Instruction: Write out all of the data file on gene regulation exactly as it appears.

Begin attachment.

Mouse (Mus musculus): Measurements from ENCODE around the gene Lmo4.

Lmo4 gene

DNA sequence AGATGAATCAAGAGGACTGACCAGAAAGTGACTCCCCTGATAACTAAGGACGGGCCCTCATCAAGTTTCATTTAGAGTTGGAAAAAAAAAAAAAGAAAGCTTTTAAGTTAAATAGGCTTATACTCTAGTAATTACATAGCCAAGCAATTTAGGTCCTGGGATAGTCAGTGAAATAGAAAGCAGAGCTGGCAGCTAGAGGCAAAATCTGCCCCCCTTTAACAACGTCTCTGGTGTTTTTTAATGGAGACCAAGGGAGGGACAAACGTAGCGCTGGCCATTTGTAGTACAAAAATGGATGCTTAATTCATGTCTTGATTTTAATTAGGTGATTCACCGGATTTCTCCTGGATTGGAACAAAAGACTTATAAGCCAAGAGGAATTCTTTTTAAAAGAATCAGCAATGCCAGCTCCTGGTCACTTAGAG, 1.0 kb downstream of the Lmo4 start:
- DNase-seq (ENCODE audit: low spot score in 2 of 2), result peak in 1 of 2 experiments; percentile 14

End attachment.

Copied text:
Mouse (Mus musculus): Measurements from ENCODE around the gene Lmo4.

Lmo4 gene

DNA sequence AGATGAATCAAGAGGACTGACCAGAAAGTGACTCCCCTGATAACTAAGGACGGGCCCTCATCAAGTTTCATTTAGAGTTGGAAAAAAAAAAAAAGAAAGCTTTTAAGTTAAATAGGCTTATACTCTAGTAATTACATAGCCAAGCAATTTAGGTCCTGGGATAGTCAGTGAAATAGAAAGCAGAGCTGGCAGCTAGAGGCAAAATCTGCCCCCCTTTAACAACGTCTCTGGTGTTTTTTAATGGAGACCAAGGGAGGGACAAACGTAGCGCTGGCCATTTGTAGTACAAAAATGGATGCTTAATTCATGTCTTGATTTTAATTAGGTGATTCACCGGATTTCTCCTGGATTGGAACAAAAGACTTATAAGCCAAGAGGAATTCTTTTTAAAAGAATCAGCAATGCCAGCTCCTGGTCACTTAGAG, 1.0 kb downstream of the Lmo4 start:
- DNase-seq (ENCODE audit: low spot score in 2 of 2), result peak in 1 of 2 experiments; percentile 14